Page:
IS: No. It takes years to get to a place of introspection and self-analyzation, to get to a place where you’re saying things intelligently versus blurting them out. The fact that I had an abortion and things like that, I was never ashamed of it, it just never seemed like the right platform. The book felt like a very comfortable, appropriate place to do that because I had so much more to say about confidence, women’s safety, Planned Parenthood. Somehow it would feel wrong in a comedy club. It’s not exactly my brand.
JC:Was that part of the book particularly difficult to write?
IS: For some women, [an abortion] might be the biggest deal ever. There’s so much hype around it. It was weird, and it wasn’t my favorite thing in the world, but writing about it, it just came out. The challenge was more writing about it tactfully, because I didn’t want to write off how impactful something like that can be to someone. It just so happened that for me, it was a very “Let’s get this done and move on.” It wasn’t hard to write about. I wasn’t sitting there by candlelight crying.
JC:There’s a chapter on how to text a man. How to interpret “Ok!” vs. “Ok” vs “K…”
IS: That was hard to write. That was painstaking.
JC:It struck me that joking about that, if you were someone who had been married for a few years, it might come off as a little weird or disingenuous. It got me thinking about how so much of your comedy has been about being single, going out with your friends and dating. How do you think getting married might change who you are as a comic?
IS: There was a bit of mourning for me personally and artistically when I got engaged, because I was like: Oh, I’m not part of that tribe anymore. I can’t speak with any present knowledge about being single and dating. I almost felt — this is so stupid — I felt like I had abandoned them. But my heart is still the same, and I still believe we treat single women like lepers in America.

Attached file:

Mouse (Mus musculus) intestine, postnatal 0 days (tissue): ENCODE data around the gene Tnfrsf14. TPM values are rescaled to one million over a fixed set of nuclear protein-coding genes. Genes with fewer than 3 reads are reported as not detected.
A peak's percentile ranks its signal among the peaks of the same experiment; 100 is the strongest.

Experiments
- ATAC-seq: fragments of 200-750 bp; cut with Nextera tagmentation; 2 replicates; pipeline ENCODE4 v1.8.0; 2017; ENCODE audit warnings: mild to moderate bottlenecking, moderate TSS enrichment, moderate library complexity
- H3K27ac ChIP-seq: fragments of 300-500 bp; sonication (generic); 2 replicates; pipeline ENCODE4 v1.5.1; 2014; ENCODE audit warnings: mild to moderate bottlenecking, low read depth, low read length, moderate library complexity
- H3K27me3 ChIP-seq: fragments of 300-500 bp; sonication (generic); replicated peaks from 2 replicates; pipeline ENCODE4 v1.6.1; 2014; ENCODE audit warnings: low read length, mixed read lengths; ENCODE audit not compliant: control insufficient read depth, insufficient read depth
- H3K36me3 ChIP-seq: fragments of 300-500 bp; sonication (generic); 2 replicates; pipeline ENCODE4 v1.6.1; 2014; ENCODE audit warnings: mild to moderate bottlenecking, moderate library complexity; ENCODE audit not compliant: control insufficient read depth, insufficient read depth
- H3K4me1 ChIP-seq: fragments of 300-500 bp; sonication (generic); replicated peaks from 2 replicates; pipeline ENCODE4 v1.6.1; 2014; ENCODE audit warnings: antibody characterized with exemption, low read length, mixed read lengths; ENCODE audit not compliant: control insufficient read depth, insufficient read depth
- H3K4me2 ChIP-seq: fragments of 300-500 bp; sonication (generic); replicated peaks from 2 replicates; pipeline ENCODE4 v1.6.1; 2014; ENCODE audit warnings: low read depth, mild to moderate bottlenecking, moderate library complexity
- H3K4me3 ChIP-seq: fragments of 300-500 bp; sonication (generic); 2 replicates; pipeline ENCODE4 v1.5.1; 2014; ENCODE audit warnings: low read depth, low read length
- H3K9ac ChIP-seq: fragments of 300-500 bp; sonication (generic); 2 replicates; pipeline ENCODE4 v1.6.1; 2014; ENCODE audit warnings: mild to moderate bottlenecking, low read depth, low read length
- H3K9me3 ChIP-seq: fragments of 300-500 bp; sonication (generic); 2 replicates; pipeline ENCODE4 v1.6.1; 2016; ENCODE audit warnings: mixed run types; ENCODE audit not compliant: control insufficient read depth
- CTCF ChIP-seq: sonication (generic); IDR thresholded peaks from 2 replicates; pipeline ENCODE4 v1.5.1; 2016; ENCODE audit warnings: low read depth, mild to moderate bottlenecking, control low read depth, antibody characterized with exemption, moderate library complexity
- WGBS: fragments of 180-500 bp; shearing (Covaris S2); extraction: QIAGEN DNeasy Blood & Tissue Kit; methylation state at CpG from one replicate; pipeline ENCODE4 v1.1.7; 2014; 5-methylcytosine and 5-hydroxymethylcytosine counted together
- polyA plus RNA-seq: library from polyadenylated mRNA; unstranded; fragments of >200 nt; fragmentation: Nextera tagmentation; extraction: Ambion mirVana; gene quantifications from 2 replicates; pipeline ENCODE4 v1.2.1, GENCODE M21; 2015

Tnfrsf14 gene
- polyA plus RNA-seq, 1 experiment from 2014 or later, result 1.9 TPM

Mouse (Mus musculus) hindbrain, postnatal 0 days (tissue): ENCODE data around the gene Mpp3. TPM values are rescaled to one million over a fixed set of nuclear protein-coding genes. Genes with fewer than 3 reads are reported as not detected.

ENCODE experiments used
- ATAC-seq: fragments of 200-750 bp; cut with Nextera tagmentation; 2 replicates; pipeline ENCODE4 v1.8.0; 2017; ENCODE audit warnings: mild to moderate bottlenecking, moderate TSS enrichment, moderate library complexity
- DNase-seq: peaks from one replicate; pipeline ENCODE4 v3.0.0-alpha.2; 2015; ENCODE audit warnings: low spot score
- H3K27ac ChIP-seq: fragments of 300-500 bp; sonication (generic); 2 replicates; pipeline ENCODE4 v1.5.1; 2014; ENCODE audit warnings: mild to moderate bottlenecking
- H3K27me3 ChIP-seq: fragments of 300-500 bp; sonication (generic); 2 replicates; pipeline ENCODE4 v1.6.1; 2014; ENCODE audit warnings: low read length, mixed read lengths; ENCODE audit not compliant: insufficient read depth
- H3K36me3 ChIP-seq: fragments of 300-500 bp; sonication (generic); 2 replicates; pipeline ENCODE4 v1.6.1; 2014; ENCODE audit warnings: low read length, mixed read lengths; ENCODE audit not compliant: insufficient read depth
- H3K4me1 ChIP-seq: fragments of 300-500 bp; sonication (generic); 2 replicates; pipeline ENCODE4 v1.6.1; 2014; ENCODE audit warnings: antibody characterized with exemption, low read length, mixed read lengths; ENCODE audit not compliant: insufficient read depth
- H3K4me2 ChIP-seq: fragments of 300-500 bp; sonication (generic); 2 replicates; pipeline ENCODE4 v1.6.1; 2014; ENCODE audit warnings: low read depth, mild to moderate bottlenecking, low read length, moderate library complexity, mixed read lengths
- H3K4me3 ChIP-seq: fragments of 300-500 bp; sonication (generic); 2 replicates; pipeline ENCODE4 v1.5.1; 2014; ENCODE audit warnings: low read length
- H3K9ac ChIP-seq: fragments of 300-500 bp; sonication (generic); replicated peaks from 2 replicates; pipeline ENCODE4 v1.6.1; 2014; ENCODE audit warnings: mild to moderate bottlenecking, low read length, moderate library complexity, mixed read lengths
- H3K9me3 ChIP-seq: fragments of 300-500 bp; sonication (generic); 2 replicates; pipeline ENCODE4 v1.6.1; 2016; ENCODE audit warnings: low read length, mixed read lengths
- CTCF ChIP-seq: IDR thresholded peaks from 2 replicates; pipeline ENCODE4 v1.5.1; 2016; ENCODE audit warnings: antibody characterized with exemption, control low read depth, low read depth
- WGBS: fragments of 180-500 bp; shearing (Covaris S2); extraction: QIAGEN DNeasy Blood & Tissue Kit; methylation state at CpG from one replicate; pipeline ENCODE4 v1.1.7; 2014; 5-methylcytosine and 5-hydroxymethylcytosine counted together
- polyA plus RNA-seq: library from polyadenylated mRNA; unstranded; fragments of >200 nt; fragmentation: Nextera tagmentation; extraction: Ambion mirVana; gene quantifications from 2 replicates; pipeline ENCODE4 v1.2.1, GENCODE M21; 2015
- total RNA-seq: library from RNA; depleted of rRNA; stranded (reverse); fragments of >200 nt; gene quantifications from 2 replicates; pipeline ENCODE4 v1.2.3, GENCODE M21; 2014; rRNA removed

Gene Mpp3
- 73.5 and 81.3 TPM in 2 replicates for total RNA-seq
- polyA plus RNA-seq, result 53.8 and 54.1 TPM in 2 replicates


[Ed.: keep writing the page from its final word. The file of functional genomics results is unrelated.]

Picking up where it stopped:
My comedy will definitely change, and I look forward to seeing how I view marriage.
JC:It appears you haven’t named who your fiance is. Are you trying to keep this part of your life private?
IS:A girlfriend of mine, when she was dating and getting married to her guy, she had a pseudonym for him: “Handsome gentleman.” She would post pictures of him, but she never posted his name. I always thought that it was such a cool way to keep a little bit of yourself that you give so much of publicly, to keep it private.
So when I started dating the guy I’m dating, I came up with a nickname for him. He is a chef, and he’s around barbecue smoke a lot. And he has these really intense, light-blue, White Walker eyes, like a husky. So he became “Smoky Husky.”
Initially, I didn’t post his face at all, then I would post, like, half of his face, and now, I never give his name. I just decided that this was something where, I didn’t need the feedback. No matter who you date people are going to make fun of them, jealous people are going to say stuff, people get creepy, all the things that come with the public eye. If I could just carve out a little bit of anonymity for him, and for myself, that was something I wanted to do.
There will come a day when we are photographed and they get his name and it becomes a thing. And if it happens, it happens. But I’m not going to contribute to that. My priority in life is not making sure you know my fiance’s name so the public can go and be weird about it.
That being said, I’ve had him at plenty of my shows, and it’s so touching, fans will make him presents, and make us engagement gifts. I had one fan make him an apron that says Smoky Husky. So I presented him to the world as Smoky Husky, and the world embraced him.
JC:I hope he opens a restaurant named Smoky Husky one day.
IS: Me, too, because I want to eat for free.